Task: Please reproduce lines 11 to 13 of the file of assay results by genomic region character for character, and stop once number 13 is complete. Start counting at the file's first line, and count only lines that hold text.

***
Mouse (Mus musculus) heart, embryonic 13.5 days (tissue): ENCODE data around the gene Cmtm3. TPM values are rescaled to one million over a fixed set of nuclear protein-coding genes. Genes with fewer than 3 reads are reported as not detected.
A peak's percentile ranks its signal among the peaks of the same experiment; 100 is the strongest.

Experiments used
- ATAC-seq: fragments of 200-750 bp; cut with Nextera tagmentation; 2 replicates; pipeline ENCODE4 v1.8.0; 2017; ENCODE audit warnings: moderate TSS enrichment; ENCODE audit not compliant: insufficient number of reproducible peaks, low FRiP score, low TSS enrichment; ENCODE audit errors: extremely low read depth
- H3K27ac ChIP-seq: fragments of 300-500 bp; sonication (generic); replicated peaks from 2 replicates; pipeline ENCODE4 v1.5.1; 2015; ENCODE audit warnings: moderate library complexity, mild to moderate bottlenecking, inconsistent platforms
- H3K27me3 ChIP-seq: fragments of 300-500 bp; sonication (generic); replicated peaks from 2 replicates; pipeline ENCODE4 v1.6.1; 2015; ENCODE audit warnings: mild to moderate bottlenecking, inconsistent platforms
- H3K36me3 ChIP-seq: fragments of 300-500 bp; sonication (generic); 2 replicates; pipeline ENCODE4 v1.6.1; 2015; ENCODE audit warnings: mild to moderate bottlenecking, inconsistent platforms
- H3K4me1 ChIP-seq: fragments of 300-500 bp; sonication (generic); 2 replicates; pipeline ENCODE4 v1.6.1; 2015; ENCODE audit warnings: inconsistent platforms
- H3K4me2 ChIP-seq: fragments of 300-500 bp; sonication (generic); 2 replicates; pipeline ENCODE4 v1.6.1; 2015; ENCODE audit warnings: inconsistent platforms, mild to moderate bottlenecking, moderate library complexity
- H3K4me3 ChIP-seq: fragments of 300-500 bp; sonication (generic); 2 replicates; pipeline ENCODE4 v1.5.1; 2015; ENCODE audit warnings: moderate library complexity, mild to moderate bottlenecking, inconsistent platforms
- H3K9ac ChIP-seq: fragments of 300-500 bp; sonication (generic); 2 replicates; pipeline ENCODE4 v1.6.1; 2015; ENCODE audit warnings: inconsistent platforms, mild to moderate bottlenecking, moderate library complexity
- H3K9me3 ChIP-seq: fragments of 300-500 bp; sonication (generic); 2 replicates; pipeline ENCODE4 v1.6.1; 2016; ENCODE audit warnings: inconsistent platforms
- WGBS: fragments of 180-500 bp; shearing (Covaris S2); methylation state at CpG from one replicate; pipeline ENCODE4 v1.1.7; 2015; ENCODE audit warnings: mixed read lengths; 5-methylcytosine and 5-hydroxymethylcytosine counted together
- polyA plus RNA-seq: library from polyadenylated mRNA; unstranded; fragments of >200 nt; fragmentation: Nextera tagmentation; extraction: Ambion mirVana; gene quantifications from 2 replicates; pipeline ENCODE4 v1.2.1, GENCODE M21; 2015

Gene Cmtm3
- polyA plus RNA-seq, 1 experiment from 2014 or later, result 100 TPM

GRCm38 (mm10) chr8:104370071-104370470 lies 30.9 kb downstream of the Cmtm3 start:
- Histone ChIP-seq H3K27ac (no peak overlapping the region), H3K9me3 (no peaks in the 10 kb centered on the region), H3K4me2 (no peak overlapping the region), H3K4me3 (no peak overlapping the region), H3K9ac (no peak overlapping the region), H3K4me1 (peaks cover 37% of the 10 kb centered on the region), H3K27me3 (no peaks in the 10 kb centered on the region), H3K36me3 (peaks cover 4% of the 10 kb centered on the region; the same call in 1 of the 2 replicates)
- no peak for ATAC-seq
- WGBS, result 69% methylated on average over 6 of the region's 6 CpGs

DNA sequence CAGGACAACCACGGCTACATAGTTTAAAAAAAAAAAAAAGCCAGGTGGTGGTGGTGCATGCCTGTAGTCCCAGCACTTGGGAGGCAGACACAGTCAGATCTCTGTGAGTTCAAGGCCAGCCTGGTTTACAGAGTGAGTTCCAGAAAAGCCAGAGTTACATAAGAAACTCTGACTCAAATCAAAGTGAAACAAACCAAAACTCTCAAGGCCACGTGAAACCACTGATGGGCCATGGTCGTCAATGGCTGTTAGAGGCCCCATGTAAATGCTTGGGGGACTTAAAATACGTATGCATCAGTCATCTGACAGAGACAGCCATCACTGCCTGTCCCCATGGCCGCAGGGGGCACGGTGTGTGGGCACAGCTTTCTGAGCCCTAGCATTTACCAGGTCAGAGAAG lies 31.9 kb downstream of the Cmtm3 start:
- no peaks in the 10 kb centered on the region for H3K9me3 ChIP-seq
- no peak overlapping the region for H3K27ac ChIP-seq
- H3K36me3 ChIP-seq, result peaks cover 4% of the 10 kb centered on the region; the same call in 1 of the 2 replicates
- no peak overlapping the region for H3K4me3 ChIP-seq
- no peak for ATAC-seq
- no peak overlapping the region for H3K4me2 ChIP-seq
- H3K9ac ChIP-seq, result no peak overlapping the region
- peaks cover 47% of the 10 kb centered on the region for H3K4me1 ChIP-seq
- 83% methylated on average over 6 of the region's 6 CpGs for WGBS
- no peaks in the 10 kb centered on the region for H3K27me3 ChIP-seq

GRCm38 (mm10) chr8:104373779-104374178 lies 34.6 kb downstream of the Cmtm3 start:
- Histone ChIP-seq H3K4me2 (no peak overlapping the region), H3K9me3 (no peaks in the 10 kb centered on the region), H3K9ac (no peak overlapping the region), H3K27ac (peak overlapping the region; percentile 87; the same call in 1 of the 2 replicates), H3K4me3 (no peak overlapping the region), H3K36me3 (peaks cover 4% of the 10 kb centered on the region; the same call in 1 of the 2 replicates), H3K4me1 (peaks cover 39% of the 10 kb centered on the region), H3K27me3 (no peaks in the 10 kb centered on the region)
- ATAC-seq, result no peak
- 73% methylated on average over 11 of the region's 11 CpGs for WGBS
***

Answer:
- H3K9ac ChIP-seq: fragments of 300-500 bp; sonication (generic); 2 replicates; pipeline ENCODE4 v1.6.1; 2015; ENCODE audit warnings: inconsistent platforms, mild to moderate bottlenecking, moderate library complexity
- H3K9me3 ChIP-seq: fragments of 300-500 bp; sonication (generic); 2 replicates; pipeline ENCODE4 v1.6.1; 2016; ENCODE audit warnings: inconsistent platforms
- WGBS: fragments of 180-500 bp; shearing (Covaris S2); methylation state at CpG from one replicate; pipeline ENCODE4 v1.1.7; 2015; ENCODE audit warnings: mixed read lengths; 5-methylcytosine and 5-hydroxymethylcytosine counted together